Would you please summarily tell us the current status of the sectors of the economy your work in, the roadblocks in your path and the way forward? 

My portfolio still consists of a number of healthcare clients who have been the frontline COVID warriors during the current pandemic being faced by us all. Said sector, i.e. healthcare, has had their own challenges but have done fairly well and have sailed through these rough times. I also have few clients in the F&B industry who have also been able to sail through, if I may say so. Dealing with my corporate clients during this time has also kept me fairly busy as we witnessed that the business somehow kept on moving. I believe the major roadblocks for us has been with the general litigation clients which has taken a back seat. The way forward for us is to create newer ways of providing more value to our clients by developing and improving ourselves on a daily basis.   

What in your opinion has been the biggest change or challenge looming over the legal landscape of India amid COVID-19?  

The pandemic has been severe which has equally affected every trade. Most of the businesses have increased legal work due to the locking of horns amongst stake holders. The biggest change this pandemic brings to legal practice in India is that complacency will not work anymore. Only exceptional value-based client focused advocacy will flourish. There will be far more service providers but the legal stalwarts who will rule this storm are the hungry ones, ethical ones, lawyers who are in love with resolving clients’ pain point. Infarct despite being a service industry which in general is struggling on revenue, front lawyers who were exceptional are riding the storm.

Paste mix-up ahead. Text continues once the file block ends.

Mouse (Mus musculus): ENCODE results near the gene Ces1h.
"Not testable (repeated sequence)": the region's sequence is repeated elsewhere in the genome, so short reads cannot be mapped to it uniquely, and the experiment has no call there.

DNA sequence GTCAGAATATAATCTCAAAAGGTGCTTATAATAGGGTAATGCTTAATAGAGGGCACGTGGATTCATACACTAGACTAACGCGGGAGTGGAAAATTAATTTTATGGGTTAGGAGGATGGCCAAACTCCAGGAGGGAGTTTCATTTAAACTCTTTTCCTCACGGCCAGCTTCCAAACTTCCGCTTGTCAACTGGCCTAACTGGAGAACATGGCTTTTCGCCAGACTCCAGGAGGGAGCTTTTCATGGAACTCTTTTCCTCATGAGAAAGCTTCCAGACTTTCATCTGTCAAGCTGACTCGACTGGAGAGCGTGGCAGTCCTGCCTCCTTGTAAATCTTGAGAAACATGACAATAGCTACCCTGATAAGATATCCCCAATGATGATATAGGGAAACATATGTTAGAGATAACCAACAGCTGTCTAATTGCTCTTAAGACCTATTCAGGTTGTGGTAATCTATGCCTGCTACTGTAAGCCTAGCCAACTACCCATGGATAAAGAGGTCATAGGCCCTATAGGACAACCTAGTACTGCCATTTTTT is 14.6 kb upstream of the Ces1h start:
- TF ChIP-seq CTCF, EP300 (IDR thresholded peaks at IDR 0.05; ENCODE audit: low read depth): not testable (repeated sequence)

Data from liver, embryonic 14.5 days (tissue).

What can law firms do today to ensure they survive in an era of disruption? How is your firm staying futuristic?

I think staying relevant, having the capability to adapt to newer things, to learn and to de-learn plays a crucial role. As long as one continues to add value and continues to bring solutions on the table, the disruptions cannot shake you out. We, at Trust Legal continuously strive to grow our areas of expertise and be the best in the expertise we already have in our portfolio. As the world is dynamically changing every day, we believe in anticipating challenges for our clients and preparing them to face these challenges efficiently and lawfully.  

Other than work, what else keeps you busy? Would you please share your other interests and hobbies with our readers?

Work consumes all of me mostly and I don’t even realise because it’s not an effort as I really love my work. Apart from work, my time is spent in my Buddhist practice, which is the anchor of my life, it always helps me get back to my prime point. It is not a hobby ofcourse, but it keeps me busy (in a beautiful way). My other interests or hobbies would include travelling, collecting stationary from around the world, music and spending quality time with my people.